What do I do? How do I convince him that counseling would help us sort out our feelings and give us better tools to argue without ruining several days on end? There are times when I feel so weary I want to throw in the towel, but I love him, and I made a vow for better or for worse.
Dear Letter-writer:
Oh boy.  I feel you.  My husband likewise disdains counseling, and what was really frustrating is that we were required to do some premarital counseling before our convalidation … and he completely wasted the opportunity.  And yet, there’s a handful of issues that just keep coming up over and over and result in a big, blowout fight on average about once a year.  It gets so ugly – mean things are said, and then he walks out and leaves me SO ANGRY.  At one point we got as far as starting to hammer out the details of our divorce before he came to his senses.  It’s just an awful feeling.
To answer your question – how can you convince him to go to counseling – I don’t know that you can.  Here’s what I would suggest instead:
  1. Go ahead and go to counseling alone, if only for the self-improvement aspect.  I’ll be honest, he’s being a bully and fighting tooth and nail to avoid looking in the mirror.  Because improving yourself is uncomfortable, so naturally the woman has to do it, amirite?  At the very least, you owe yourself a better you.
  2. Find a new hobby.  Something that will fully occupy your time and attention next time you and your husband aren’t speaking to each other.

Now, those are just my suggestions to get by in the here and now.  Do not treat these as a permanent solution.  The purpose is to give you a bit more space and a bit less friction while you figure out the big picture.  Do not treat these as a permanent solution.  Got it?  Good.

So what now?  Well, you need to monitor what happens over time.

  1. Does he improve over time?  Generally, my husband and I don’t push the same hot buttons more than once. Or twice.  We both work together to de-escalate and avoid the hot buttons when we find ourselves starting to get upset.  We have worked together to get better at not fighting.  Also, my husband does this thing where he will joke about some of the fucked up things we say to each other when we’re fighting – it sounds messed up, I know, but it helps make sure those awful fights have no power over us going forward.  I don’t know what “improving” will look like for you, but that’s what it looks like for us.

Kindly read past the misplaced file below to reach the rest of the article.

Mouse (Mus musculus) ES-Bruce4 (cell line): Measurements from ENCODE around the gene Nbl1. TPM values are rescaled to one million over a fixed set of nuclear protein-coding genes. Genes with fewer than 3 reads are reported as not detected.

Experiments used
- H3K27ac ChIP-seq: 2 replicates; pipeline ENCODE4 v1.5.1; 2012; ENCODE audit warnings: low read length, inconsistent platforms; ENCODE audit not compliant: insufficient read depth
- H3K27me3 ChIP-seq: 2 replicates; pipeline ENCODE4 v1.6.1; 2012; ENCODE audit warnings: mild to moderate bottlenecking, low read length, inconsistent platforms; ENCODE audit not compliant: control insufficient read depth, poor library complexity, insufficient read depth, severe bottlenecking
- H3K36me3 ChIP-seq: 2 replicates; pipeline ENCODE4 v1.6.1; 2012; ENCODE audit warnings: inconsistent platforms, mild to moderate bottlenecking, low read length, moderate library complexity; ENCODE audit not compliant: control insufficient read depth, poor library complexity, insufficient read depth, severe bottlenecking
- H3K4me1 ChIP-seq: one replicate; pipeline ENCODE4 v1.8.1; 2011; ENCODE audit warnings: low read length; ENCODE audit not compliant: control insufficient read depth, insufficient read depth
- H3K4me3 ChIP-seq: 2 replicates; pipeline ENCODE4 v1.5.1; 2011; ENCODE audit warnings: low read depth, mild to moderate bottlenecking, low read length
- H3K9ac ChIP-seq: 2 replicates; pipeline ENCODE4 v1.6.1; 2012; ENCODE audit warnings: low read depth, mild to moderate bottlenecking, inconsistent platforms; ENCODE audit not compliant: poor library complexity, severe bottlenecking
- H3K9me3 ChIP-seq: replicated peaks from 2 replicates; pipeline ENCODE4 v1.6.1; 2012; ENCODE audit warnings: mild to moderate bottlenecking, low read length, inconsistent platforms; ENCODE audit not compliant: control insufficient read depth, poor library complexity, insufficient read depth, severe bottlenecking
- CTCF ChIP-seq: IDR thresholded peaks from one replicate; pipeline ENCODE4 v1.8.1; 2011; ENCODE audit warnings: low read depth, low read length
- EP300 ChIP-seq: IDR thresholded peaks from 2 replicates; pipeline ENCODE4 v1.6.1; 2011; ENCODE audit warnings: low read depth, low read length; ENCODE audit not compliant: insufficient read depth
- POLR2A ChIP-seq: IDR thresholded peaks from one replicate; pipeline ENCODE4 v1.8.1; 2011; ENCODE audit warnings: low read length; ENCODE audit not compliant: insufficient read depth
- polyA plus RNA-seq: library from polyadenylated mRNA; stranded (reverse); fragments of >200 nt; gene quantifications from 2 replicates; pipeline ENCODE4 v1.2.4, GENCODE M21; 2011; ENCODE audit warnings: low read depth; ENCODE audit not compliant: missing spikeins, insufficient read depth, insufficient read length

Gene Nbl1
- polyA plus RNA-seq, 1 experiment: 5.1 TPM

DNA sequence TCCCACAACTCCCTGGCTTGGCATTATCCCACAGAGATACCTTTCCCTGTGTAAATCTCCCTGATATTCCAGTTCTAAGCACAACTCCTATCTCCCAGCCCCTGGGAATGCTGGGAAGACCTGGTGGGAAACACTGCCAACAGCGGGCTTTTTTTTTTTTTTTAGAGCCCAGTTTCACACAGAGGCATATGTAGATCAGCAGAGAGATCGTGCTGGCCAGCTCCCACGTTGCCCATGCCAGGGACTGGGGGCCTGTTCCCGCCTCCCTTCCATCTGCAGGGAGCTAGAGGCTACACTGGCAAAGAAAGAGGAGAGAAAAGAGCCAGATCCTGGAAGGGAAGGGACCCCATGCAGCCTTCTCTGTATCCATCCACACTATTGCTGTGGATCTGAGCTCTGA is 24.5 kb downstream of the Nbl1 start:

2. Does he escalate over time?  “Over time” is a relative word here, but if this is the pattern, get out.  Do not pass Go, do not collect $200.  Try a trial separation and tell him why.  It may be a wake-up call for him and he may finally realize how serious this is.  You will find out how much he is willing to do to keep you.  If you do get back together, keep an eye on the overall pattern and make sure the situation is improving.  It doesn’t have to be perfect, but it does have to be improving.  If he continues to escalate after one trial separation, you will probably need to call it quits for good.  No one should have to put up with this behavior, and if he continues to get worse it will only get more difficult for you to take care of yourself.

 

That’s it for today!  As always, your thoughts are appreciated.